When you think of family law, you may assume divorces are the overwhelming majority of cases, however in the future, I believe adoption will be the hidden giant. Not only that, since many states have passed regulations allowing the marriage of LGBT couples, the amount of children being adopted has increased. It is estimated that the total number of children living in America with at least one gay parent ranges from 6 to 14 million. An example of how socially progressive our judiciary system has become is in 2014 the U.S. Supreme Court reversed a decision regarding a gay couple’s adoption by the Alabama Supreme Court. In a nutshell, Alabama’s Supreme Court violated the full faith and credit clause by nullifying the legitimacy of a lesbian couple’s adopted children that was verified by the Georgia Supreme Court since Georgia recognizes the marriage of same sex couples. This is just one example of how the United States is reorganizing the court system for the benefit of evolving familiar standard. 

Another reason adoption is becoming popular is because of the amount of marriages occurring between couples of older age. Unfortunately this results in a decreased fertility rate, and gives couples fewer options in having children. Family law is a gateway for couples to achieve a dream that benefits both child and parent. Adoption is a beautiful gift that should not be taken lightly, nor should it be granted without serious consideration. Because of the changing times, adoption will continue to grow in America and become a leading niche in any law practice that truly wishes to benefit its clients.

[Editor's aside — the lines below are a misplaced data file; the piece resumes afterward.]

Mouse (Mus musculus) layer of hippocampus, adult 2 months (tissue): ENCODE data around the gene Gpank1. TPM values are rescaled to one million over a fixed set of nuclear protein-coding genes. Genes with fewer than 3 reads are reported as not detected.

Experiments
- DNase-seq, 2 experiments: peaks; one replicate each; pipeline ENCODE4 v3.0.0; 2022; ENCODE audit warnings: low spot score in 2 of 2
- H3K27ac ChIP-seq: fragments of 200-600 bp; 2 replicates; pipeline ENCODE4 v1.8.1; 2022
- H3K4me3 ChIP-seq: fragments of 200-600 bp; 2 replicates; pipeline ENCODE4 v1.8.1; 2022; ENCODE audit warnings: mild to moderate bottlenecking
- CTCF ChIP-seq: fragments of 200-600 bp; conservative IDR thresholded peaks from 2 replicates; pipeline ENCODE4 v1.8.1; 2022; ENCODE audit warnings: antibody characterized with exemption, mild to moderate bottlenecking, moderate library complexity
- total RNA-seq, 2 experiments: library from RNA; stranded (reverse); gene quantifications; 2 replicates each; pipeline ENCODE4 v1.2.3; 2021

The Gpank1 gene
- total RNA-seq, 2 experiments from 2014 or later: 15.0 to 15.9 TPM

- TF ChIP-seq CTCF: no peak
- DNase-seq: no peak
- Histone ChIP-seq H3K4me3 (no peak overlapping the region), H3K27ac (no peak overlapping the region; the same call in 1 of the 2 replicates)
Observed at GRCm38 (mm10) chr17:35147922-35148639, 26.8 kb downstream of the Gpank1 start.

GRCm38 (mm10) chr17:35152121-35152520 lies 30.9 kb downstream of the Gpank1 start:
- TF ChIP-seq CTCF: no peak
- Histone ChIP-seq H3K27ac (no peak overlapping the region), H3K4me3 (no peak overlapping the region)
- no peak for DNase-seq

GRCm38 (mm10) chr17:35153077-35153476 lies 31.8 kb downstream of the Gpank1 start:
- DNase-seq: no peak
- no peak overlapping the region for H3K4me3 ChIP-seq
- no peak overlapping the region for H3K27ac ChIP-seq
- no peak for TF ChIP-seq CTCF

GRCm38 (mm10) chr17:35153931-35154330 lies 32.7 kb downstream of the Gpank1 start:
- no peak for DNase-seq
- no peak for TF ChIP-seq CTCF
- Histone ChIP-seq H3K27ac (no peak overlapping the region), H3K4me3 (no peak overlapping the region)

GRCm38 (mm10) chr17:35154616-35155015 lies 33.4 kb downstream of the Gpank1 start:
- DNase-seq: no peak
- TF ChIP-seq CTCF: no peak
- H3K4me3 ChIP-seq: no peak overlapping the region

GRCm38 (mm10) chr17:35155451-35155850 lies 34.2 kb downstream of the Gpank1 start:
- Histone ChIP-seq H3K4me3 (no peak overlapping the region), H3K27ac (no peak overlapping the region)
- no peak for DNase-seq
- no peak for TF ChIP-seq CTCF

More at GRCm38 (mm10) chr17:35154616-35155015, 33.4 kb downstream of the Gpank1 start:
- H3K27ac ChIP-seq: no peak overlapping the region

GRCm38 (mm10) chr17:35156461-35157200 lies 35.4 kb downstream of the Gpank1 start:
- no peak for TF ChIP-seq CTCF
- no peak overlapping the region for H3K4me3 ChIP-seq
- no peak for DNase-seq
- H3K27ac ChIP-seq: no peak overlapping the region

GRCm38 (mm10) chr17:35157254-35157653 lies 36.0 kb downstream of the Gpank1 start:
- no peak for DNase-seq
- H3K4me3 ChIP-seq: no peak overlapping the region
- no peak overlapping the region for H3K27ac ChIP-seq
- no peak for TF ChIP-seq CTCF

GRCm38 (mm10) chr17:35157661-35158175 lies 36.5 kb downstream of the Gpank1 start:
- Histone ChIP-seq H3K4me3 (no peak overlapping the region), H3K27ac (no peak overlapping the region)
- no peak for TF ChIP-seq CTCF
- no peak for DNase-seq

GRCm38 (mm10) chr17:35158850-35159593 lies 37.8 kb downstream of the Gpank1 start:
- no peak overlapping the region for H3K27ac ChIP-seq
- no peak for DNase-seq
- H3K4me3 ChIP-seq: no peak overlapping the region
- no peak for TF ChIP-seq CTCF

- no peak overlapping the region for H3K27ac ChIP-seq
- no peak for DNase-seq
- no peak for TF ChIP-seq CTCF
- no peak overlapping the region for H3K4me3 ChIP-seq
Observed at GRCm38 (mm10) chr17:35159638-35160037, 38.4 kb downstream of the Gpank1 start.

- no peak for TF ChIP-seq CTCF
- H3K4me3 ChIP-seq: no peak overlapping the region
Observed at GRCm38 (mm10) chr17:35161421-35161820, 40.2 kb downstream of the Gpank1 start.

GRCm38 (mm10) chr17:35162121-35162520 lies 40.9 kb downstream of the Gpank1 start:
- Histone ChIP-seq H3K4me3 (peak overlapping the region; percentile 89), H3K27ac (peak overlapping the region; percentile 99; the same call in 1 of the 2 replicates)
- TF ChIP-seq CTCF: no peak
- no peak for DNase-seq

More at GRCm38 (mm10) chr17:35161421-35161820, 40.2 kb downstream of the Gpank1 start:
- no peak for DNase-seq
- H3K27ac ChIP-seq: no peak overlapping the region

Child custody and its enforcement is a segment of family law that has changed tremendously over the years. Up until the 70’s, the tender years doctrine predominated child custody cases. For those not familiar with the tender years doctrine, it basically implied that the child or children being disputed over were better off living with their mother than the father. Now, the best interest of the child standard has replaced it and is determined by family law judges that have been specifically trained on the best interest of a child. Believe it or not, technology has actually been pivotal in child custody situations. Thanks to the Internet, parents and their children can stay connected through a process called “virtual visitation;” a court-approved way for parents to continue to see their kids through Facetime or Skype without the hassle of scheduling difficulties. Even children too young to actually use a phone can benefit from virtual visitation by being allowed to see and hear the other parent when visiting with another. 

In response to the evolving legislations regarding family law, our court systems have risen to the occasion on multiple fronts. However, to be our most efficient, we cannot stop when it comes to the domestic relations of families. A happy family is a healthy family; one that can inspire generations to come. We cannot hinder families because our ideals are anachronistically delayed. I believe that our judicial system is beginning to understand just how vital the American family is. Family law has been around for as long as the social construct of family has, and will continue to be. Though we may not always have the perfect solution for the issues that arise with family law, I believe many are striving daily for the betterment of those individuals most affected by it.  


This article was written by Meg Gambrill, one of Reid Law's 2018 summer interns. Meg is a senior at Auburn University, where she is studying Business Administration. She is interested pursuing corporate, entertainment, and family law. Meg can be contacted at